Even when he was being brought to trial, he was given a chance at escape, but he decided to take the martyr's route. He was burned at Smithfield a few days later. Kate had traveled to England to try and save John, but she was too late. She lost her baby in the process, and stays in England in her old print shop. A lady friend of Captain Tom Lasser's also stays with her, and they befriend a local woman and her daughter. The friend gets very sick and is dying, so the 2 women take in her daughter Madeline and raise her as their own. A few months after John 's death, the Captain that had helped them before, comes to propose marriage to her. She accepts, and they all go to live on his ship which he has renamed Phoenix. I enjoyed the book, because there were several different stories going on at once. Religion has always been a heavily debated and controversial subject, it is so sad to me how many have died for their beliefs. There was some torture in the book and violence, so it's not for the faint of heart. It's hard to do a good review when there is so much going on; John was a good husband but his heart was with the Church first. His decision to be a martyr may seem selfish, but he felt it was right. Although Kate remarried rather quickly, she had already had a friendship/relationship with Tom Lasser so it wasn't quite a surprise.

Friday, September 16, 2011

The Second Duchess

As you can see, I am writing another post because I just devoured this book in a little more than a day. I discovered this book while perusing the aisles at the library, and it popped out to me. Elizabeth Loupas wrote The Second Duchess, and right away I could tell it would be fascinating. In Europe the Duke of Ferrara is ready to take a new bride, so Alfonso d'Este is wed to Barbara of Austria. She is his second wife, and as soon as she lands in Ferrara she hears the whispers of how his first wife died. She is very nervous to be getting married at an older age, 26, and also to be going someplace new. It seems everyone around her is whispering juicy tidbits of gossip in her ears, and it makes her instantly curious to find out more. When she gets to know her new husband, she discovers him to be quite stern, serious and strict. When he sees his sisters whispering to her, he demands to know what they are speaking about.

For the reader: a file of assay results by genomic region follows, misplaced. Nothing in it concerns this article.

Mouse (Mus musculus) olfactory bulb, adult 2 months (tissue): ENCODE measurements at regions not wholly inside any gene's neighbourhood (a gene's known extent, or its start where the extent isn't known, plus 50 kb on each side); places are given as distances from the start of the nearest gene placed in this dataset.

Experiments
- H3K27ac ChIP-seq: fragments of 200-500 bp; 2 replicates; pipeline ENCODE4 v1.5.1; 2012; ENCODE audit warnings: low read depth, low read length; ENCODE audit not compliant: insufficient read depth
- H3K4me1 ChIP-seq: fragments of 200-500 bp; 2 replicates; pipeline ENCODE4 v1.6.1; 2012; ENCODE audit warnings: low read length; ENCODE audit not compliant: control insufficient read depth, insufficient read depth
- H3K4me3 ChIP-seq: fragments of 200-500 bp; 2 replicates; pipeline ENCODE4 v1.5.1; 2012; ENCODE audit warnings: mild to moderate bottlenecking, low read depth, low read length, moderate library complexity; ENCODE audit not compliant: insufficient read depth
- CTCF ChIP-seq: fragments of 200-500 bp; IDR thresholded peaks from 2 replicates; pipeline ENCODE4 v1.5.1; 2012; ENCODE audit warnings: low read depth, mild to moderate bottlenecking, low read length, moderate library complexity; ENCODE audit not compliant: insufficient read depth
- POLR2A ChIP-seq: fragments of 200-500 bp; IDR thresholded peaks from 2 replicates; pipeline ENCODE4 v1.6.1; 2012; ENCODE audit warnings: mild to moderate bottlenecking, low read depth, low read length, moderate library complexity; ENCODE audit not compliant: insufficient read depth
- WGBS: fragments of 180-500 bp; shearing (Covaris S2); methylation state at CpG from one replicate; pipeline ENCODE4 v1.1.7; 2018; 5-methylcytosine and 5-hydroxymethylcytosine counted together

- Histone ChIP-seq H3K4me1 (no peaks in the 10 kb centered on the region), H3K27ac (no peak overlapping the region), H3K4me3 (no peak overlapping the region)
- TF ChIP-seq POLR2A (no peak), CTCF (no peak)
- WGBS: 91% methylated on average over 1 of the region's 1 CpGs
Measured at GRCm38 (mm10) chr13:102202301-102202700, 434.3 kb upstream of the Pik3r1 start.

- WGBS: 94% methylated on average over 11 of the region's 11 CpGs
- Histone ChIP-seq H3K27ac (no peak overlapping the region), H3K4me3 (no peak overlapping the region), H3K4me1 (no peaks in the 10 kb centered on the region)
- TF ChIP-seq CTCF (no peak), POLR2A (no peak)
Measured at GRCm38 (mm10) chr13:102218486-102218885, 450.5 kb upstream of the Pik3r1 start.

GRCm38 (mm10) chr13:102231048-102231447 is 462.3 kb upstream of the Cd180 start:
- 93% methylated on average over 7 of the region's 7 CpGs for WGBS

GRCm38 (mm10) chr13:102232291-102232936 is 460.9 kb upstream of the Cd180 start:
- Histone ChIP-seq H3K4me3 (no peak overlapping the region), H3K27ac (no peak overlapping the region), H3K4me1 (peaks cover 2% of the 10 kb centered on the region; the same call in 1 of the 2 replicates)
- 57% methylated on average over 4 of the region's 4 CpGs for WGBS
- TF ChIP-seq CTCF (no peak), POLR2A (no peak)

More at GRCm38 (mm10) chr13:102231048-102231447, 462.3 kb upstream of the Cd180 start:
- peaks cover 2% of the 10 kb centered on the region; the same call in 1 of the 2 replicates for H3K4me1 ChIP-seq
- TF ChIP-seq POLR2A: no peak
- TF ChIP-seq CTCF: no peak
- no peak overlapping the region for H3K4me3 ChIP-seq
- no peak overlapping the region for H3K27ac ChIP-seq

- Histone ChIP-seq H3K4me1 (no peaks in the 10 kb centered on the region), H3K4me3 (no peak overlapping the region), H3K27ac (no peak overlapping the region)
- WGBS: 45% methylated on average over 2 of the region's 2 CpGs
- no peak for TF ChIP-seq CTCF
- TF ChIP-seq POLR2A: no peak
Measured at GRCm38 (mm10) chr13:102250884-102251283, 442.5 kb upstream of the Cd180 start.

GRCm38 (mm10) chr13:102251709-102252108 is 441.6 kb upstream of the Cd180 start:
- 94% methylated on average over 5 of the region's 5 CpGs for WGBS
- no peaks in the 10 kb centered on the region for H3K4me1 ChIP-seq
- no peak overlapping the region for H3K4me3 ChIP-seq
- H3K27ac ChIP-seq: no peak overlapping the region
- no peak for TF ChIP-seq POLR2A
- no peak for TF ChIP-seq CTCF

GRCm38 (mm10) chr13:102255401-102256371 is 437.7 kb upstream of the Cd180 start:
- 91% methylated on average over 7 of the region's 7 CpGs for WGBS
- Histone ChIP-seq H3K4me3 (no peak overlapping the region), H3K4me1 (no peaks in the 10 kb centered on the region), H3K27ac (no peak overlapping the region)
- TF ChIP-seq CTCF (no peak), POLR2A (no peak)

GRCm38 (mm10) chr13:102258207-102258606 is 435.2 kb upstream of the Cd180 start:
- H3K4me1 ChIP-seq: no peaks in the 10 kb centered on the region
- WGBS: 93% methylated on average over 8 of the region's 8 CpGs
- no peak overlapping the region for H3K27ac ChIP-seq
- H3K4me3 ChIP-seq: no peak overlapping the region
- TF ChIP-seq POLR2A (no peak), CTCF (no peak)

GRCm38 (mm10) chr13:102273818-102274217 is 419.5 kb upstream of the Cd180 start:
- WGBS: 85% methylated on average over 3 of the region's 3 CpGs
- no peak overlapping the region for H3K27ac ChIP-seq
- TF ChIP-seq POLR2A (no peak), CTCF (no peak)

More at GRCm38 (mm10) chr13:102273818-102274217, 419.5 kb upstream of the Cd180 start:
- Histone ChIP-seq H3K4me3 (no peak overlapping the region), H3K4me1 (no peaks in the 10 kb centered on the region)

Even though newly married, Alfonso instantly keeps his grip on his new wife. He has her painted with her hair long and flowing, which only unwed women do, and she discovers while being painted that there is a portrait hidden of the first duchess, Lucrezia. The duke her husband had already warned her not to listen to idle gossip or do anything untoward, but her curiosity gets the better of her and she finds the portrait and looks at it. Alfonso finds her, is very upset and beats her. The duchess is very upset at such treatment, especially after only being married a short amount of time. While recovering and staying away from him, she comes into contact with more courtiers that whisper things to her. The first duchess, Lucrezia, had died while imprisoned at Corpus Domini. Barbara, the duchess, takes just a few of her ladies to pay a visit under the pretense of prayer. While there, she meets the duke's aunt who is the abbess there. She pretends to be sick so she can question the infirmarian, the nun Corsica. She gives her a ruby ring in exchange for information.